Aided by a U.S. Army officer, Maj. James Smock, John set up the explosives. He had to expose himself to enemy fire while swinging hand over hand along the bridge’s girder, with heavy loads of explosives slung over his shoulders. The odds against success seemed insurmountable.
As John observed later, “the idea that I would be able to even finish the job before the enemy got me was ludicrous.” However, “when you know you’re not going to make it, a wonderful thing happens: You stop being cluttered by the feeling that you’re going to save your butt.” But John never lost his sense of humor. In his report, he observed:
[The enemy,] rather than concentrating their fire on me — and I certainly couldn’t have made it through had they done so — they seemed to be watching incredulously as my body would appear, then disappear, hanging above the river. The enemy watched with a mixture of what seemed to be humor and amazement. In my judgment, they knew their massive assault would be successful and whatever I happened to be doing was relatively inconsequential; besides, I was providing them amusement.
According to John Miller, the author of The Bridge at Dong Ha, which details the battle and John’s actions, “a lot of people think South Vietnam would have gone under in ‘72 had he not stopped them” by destroying the bridge.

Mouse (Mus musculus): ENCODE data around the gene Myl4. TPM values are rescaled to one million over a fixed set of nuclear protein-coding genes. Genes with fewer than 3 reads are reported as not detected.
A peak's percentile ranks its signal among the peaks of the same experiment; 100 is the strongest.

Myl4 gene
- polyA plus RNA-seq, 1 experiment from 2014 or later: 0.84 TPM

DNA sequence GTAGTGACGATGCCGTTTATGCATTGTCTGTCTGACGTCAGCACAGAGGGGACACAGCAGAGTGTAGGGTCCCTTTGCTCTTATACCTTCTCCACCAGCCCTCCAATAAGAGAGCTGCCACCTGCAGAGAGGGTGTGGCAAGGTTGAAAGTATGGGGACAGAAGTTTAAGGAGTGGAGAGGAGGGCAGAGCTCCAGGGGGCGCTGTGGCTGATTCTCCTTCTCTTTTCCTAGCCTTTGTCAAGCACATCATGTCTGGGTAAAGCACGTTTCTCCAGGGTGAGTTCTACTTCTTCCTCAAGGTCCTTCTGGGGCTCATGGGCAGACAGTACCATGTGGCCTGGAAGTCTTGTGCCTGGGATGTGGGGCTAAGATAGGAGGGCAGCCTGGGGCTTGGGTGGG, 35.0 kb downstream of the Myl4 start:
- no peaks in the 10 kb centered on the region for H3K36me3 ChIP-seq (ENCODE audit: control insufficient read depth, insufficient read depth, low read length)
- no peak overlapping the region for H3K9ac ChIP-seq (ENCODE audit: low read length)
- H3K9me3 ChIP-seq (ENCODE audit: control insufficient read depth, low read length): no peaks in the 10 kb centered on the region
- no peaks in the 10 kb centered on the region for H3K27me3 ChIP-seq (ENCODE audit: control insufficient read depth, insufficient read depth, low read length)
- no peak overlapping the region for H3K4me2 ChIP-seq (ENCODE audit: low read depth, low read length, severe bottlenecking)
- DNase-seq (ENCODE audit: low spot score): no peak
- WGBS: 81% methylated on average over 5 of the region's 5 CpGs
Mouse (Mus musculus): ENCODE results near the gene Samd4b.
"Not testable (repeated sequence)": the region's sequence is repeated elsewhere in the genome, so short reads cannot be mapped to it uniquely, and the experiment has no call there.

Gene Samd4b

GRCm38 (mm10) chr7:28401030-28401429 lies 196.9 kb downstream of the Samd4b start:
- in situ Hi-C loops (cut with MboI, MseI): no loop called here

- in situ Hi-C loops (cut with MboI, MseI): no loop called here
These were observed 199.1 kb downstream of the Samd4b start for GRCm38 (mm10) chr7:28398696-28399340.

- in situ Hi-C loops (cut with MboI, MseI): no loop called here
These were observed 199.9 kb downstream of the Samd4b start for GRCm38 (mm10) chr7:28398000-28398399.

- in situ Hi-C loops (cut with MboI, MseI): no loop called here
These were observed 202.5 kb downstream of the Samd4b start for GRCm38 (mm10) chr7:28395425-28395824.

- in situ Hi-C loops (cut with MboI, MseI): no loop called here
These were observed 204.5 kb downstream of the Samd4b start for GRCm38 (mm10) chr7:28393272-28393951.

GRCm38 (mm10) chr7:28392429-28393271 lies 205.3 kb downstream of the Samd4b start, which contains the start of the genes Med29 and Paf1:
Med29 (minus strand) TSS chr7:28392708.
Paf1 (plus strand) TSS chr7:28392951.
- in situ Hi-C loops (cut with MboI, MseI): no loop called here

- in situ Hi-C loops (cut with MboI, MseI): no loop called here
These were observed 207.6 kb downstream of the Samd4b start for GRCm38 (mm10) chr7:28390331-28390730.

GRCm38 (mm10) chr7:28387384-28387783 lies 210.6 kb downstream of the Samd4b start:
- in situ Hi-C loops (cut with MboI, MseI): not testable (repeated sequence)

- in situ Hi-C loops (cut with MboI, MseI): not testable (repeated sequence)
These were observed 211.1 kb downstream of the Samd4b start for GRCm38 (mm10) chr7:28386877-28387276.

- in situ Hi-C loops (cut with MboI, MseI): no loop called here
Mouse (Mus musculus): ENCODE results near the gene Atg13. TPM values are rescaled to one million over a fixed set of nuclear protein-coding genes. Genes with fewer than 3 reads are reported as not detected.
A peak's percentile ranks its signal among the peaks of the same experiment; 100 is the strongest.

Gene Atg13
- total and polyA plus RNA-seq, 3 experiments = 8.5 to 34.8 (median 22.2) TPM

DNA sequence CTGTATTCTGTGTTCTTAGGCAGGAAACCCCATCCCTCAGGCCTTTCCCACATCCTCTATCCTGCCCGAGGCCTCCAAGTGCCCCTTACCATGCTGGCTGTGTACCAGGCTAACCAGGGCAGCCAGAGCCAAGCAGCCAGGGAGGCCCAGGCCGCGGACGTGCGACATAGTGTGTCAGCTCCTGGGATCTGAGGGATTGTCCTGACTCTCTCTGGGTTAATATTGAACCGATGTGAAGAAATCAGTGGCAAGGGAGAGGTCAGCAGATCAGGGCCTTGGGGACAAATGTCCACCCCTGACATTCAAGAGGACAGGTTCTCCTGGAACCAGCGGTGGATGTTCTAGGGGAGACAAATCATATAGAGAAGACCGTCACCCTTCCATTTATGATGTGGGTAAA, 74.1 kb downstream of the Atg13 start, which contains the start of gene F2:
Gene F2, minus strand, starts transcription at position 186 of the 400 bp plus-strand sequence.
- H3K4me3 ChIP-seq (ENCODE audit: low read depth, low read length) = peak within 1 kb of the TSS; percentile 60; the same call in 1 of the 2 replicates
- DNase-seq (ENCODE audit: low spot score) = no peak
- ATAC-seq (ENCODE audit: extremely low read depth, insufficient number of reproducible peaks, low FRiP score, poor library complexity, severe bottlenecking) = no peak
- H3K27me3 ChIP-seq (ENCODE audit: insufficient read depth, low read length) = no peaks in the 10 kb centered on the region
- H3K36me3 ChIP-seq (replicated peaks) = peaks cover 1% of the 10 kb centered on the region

No one has described John’s actions better than my friend, Gerry Turley, the senior Marine adviser during the Easter Offensive in his book of the same name. John’s actions constituted “an epic example of fortitude, extraordinary bravery and personal resolve to defeat the enemy by fulfilling the last order, even if it means losing [one’s own life].” For his actions at the Dong Ha Bridge, John was awarded the Navy Cross, the nation’s second-highest award for valor.
On Saturday, November 8, I will join Marines throughout the globe to celebrate the 233rd birthday of the Corps. It has become a tradition to set a table with an empty chair to honor those Marines who are absent. I and many others will be thinking of John Ripley on this occasion. Semper Fidelis, my friend.
– Mackubin Thomas Owens is a professor at the Naval War College in Newport, R.I. He served 30 years in the Marine Corps and Marine Corps Reserve, including service in Vietnam as an infantry platoon commander in 1968-69. He is the editor of Orbis.